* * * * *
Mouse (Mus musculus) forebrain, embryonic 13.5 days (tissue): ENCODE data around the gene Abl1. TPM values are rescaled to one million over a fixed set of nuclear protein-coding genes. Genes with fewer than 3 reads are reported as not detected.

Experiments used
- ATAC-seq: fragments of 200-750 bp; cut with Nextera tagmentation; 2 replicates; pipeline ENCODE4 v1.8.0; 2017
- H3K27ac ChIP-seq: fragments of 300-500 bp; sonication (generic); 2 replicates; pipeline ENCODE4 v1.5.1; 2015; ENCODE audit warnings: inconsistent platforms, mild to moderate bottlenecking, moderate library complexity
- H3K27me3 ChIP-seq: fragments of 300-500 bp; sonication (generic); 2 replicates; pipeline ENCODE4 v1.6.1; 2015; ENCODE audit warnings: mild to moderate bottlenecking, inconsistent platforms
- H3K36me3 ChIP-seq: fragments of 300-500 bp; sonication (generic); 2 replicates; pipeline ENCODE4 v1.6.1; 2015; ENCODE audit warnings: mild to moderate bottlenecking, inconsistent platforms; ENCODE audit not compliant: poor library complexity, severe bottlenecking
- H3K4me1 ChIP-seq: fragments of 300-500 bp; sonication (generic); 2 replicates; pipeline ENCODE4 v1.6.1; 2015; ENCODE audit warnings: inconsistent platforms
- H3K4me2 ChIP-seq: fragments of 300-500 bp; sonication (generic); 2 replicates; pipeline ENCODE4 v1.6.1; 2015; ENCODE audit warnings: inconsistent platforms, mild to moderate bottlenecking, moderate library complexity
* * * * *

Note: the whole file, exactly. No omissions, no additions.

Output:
Mouse (Mus musculus) forebrain, embryonic 13.5 days (tissue): ENCODE data around the gene Abl1. TPM values are rescaled to one million over a fixed set of nuclear protein-coding genes. Genes with fewer than 3 reads are reported as not detected.

Experiments used
- ATAC-seq: fragments of 200-750 bp; cut with Nextera tagmentation; 2 replicates; pipeline ENCODE4 v1.8.0; 2017
- H3K27ac ChIP-seq: fragments of 300-500 bp; sonication (generic); 2 replicates; pipeline ENCODE4 v1.5.1; 2015; ENCODE audit warnings: inconsistent platforms, mild to moderate bottlenecking, moderate library complexity
- H3K27me3 ChIP-seq: fragments of 300-500 bp; sonication (generic); 2 replicates; pipeline ENCODE4 v1.6.1; 2015; ENCODE audit warnings: mild to moderate bottlenecking, inconsistent platforms
- H3K36me3 ChIP-seq: fragments of 300-500 bp; sonication (generic); 2 replicates; pipeline ENCODE4 v1.6.1; 2015; ENCODE audit warnings: mild to moderate bottlenecking, inconsistent platforms; ENCODE audit not compliant: poor library complexity, severe bottlenecking
- H3K4me1 ChIP-seq: fragments of 300-500 bp; sonication (generic); 2 replicates; pipeline ENCODE4 v1.6.1; 2015; ENCODE audit warnings: inconsistent platforms
- H3K4me2 ChIP-seq: fragments of 300-500 bp; sonication (generic); 2 replicates; pipeline ENCODE4 v1.6.1; 2015; ENCODE audit warnings: inconsistent platforms, mild to moderate bottlenecking, moderate library complexity